For instance, if you need surgery to realign and stabilize your fractured bones, you may need medication to relieve your pain. It’s not safe to drive when taking pain medications: Pain meds make your brain sluggish and slow your reaction time.

Whether you use medication or not, you may discover that your foot pain increases when you drive. As a general guideline, avoid activities that cause foot pain when healing from a broken foot. Pain also dulls your reaction time and diverts your attention, putting you at risk of having an accident.

How severe is your injury?

The more severe your fracture, the longer you must immobilize the foot and abstain from driving. A severe fracture, particularly requiring surgery, also extends the timeline. It would help if you rehabilitated the muscles, tendons, and ligaments that support your foot before attempting to drive.

You may also have suffered nerve damage in your fracture. When your nerves are damaged, they may cause tingling, pain, or numbness. Nerve damage can also affect how well and quickly you can move your foot muscles. You may only be able to drive once your nerve and mobility issues improve.

How healthy are you?

Your recovery can accelerate or slow to a crawl depending on your age, overall health, diet, and adherence to your recovery plan. You must eat sufficient protein, vitamins, and minerals, for instance, to give your tissues the nutrients they need to rebuild themselves.

If you don’t follow your self-care guidelines, your bones may never fully heal. For example, if we recommend resting your foot but you spend too much time walking, the bones may fail to heal.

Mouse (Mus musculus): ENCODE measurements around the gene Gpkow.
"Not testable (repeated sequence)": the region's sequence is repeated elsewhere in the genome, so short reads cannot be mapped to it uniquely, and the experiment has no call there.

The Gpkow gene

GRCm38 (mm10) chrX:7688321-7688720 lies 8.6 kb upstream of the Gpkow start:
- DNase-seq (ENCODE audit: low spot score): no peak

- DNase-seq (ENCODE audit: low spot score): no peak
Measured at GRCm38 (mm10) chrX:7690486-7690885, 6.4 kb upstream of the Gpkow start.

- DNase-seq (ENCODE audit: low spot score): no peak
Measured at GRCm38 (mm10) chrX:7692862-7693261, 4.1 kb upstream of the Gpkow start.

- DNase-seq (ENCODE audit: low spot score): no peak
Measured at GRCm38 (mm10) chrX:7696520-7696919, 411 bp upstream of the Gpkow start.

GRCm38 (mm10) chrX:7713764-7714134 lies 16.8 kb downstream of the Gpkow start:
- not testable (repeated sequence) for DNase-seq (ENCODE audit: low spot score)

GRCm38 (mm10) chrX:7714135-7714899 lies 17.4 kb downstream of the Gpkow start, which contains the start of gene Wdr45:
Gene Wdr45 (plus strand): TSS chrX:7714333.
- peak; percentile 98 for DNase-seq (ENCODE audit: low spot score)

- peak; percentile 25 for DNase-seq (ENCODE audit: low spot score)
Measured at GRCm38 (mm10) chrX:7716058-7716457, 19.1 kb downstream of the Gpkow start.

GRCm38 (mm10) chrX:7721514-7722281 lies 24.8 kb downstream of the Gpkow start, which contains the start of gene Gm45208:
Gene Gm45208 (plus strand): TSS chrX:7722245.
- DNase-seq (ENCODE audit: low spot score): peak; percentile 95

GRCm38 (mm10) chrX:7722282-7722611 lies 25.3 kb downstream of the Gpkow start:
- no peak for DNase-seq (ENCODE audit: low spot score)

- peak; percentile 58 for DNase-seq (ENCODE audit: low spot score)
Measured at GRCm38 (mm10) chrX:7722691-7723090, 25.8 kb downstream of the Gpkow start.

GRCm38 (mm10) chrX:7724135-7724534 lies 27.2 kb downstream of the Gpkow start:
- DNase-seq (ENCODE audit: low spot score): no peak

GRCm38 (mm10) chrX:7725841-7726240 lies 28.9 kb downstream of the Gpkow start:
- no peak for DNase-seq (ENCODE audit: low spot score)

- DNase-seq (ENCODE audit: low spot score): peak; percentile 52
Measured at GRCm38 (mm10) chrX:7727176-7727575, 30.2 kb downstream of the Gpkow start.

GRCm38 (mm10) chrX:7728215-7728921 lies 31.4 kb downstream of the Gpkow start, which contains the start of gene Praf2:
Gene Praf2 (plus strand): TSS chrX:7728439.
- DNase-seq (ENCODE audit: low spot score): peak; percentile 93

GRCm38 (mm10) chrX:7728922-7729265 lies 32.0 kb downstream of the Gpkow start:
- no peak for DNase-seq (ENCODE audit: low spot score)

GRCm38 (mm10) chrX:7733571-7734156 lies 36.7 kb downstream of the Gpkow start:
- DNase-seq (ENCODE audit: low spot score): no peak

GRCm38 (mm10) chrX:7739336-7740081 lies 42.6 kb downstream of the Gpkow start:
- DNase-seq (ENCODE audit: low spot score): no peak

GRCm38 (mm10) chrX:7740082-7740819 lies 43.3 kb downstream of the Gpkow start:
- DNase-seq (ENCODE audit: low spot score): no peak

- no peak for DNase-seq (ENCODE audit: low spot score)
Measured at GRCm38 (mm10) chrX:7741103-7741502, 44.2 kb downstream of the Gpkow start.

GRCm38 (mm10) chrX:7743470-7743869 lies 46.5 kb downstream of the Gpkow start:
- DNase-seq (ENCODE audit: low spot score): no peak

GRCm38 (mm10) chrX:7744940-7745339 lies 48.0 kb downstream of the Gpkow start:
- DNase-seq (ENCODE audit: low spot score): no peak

Are you eager to return to the driver’s seat with your broken foot? Please stay safe and contact Cortez Foot and Ankle Specialists for an evaluation today by calling or booking an appointment online at one of our offices.

You Might Also Enjoy...

How a Better Pair of Shoes Can Prevent Ankle Sprains

How a Better Pair of Shoes Can Prevent Ankle Sprains

You’ve just recovered from a sprained ankle and you have no desire to repeat that unpleasant and inconvenient experience. In addition to strengthening your ankle through rehab and daily exercises and stretches, be sure to find the right shoes, too.
Does Toenail Fungus Resolve on Its Own?

Does Toenail Fungus Resolve on Its Own?

The medical world hates to say “never” because everyone is different. So, there’s a slight chance it could, but most experts agree that toenail fungus probably won’t resolve on its own. Learn why that is and why you shouldn’t ignore fungal nails.

3 Ankle Sprain Grades and How to Treat Them

An ankle sprain can feel like a twinge or a stabbing red-hot poker. The actual medical severity of the sprain dictates treatment. Here’s what you need to know about ankle sprains.

Tips for Preventing Hammertoe

Straight, healthy toes don’t just look better; they function better, too. With foresight and good habits, you can keep your feet functional and avoid deformities, such as hammertoes, which make shoe-fitting and even walking uncomfortable. Here’s how.